Some developments in civilian nuclear cooperation of India with Russia and the US should be noted. In Oct 2018
Russian state-owned reactor manufacturer Rosatom said in a statement that the two countries want to build six Russian-design nuclear reactors on a new site in India, boost nuclear cooperation in third countries and new nuclear technologies and are considering building nuclear plants together. The firm said Russia would offer to build its third-generation VVER reactor on the new site and would increase the level of participation of Indian companies in the project. A Rosatom official told Reuters the pact is not a firm contract yet, but an agreement to work toward a contract.
Not to be left behind in civil nuclear cooperation, the US has reiterated in a Joint Statement after a key strategic dialogue that the two nations further agreed to strengthen bilateral security and civil nuclear cooperation, including the establishment of six US nuclear power plants in India. This is no more than a pious declaration as India’s Liability Law and the financial problems of Westinghouse have conspired to make it extremely difficult for the US to build nuclear reactors in India. In effect, the benefit of the India-US nuclear deal may benefit Russia rather than the US. In fact, as I had reported after conversations in Washington in 2009, the US was not really interested in nuclear exports to India. Though PM Modi and President Obama had declared in 2014 that the liability issue was resolved, no nuclear trade has taken place between the two countries.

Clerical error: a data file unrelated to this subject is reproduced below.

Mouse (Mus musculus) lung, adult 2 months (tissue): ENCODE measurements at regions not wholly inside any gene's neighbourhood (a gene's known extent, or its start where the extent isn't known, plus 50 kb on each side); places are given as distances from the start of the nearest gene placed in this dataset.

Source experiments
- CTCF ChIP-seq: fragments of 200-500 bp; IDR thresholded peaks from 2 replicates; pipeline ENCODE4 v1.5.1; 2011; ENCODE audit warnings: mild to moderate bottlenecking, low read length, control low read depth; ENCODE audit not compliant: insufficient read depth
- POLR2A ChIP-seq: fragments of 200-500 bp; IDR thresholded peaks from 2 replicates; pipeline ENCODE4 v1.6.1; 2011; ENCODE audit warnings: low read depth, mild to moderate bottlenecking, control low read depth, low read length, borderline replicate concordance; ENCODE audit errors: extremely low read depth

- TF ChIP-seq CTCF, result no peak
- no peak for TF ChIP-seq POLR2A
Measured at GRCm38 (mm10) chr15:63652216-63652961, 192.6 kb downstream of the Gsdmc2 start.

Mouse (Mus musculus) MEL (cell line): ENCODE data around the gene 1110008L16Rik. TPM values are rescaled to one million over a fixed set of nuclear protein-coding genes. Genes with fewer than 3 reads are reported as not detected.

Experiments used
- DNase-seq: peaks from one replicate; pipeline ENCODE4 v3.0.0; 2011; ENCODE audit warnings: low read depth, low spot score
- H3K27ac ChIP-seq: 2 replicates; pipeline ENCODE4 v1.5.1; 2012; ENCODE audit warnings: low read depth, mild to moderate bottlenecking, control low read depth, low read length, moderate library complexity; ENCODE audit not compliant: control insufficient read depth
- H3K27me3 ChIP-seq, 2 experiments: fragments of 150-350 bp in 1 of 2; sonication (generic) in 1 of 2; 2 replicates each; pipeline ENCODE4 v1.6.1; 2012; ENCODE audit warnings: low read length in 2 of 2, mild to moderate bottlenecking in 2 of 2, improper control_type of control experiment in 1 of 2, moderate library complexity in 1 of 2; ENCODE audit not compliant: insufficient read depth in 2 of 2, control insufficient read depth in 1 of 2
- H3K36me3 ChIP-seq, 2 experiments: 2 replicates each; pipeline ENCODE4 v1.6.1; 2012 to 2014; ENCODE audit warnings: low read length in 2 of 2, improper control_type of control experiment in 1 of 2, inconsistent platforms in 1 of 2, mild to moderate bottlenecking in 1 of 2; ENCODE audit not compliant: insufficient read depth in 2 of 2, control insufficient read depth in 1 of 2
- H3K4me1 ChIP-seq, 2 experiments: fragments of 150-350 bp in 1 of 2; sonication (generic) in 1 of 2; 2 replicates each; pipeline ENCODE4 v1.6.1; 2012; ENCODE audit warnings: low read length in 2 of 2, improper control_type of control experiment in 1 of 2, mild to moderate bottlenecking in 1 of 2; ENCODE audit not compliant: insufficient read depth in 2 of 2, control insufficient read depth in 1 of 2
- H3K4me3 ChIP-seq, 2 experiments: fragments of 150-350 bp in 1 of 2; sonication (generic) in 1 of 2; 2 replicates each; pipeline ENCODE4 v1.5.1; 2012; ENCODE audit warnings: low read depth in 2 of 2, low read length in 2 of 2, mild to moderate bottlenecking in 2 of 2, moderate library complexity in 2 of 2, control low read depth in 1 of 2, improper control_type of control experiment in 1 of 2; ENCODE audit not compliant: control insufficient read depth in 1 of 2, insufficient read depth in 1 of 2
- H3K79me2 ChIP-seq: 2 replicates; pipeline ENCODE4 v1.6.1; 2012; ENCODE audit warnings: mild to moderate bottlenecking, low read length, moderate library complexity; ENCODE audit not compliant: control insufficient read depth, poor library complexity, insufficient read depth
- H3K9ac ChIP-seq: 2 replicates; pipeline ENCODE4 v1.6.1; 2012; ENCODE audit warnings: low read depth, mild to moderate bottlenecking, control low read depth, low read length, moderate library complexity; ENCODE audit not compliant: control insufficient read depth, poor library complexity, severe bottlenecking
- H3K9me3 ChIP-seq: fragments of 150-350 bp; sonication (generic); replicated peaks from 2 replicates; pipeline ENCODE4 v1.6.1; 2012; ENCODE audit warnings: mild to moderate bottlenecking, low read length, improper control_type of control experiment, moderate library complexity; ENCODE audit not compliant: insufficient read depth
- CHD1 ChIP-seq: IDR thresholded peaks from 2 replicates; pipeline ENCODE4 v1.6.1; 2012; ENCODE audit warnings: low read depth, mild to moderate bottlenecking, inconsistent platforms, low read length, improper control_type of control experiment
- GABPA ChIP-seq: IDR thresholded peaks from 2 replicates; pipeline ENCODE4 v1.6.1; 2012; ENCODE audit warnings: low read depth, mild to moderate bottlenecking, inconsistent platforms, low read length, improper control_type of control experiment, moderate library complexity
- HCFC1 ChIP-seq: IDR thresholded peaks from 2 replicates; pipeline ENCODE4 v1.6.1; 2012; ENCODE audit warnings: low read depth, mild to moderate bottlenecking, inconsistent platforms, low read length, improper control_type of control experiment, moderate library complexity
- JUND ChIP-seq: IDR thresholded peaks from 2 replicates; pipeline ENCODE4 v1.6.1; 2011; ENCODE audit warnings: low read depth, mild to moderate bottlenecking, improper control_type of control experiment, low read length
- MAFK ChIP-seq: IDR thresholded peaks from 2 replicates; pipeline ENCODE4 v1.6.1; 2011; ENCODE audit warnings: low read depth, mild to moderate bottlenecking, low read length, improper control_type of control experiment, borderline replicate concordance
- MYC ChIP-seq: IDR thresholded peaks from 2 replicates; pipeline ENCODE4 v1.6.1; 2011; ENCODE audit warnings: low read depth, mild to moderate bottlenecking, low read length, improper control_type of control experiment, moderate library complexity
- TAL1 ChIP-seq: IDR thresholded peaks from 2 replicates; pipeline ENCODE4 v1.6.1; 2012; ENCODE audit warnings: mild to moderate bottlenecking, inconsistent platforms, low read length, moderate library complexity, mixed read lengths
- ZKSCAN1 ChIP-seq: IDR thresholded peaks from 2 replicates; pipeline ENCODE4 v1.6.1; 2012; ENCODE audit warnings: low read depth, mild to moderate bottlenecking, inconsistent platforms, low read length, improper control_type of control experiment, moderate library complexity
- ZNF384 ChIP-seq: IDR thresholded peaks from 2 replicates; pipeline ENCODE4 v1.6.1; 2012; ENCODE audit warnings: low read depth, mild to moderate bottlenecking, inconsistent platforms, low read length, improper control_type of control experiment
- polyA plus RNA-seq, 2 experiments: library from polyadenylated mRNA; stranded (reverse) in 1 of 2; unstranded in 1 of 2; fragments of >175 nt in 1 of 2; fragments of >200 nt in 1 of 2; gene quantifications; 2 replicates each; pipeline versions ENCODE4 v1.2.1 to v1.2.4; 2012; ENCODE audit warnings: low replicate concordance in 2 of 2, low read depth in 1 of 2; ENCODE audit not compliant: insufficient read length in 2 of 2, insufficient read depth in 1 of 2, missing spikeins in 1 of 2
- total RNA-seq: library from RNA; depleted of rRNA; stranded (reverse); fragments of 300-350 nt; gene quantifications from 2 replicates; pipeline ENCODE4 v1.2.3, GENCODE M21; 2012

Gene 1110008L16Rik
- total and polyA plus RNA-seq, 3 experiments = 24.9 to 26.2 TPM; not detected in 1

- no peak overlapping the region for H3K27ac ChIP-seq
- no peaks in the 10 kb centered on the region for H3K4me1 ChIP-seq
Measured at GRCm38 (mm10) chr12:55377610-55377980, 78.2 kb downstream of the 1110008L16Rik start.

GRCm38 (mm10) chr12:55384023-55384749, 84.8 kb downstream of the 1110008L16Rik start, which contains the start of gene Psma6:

Ten years after the Prague speech of Obama, the nuclear scenario has taken a turn away from the positive indications of the time. A nuclear apocalypse is not on the cards, but we are not anywhere near a world without nuclear weapons.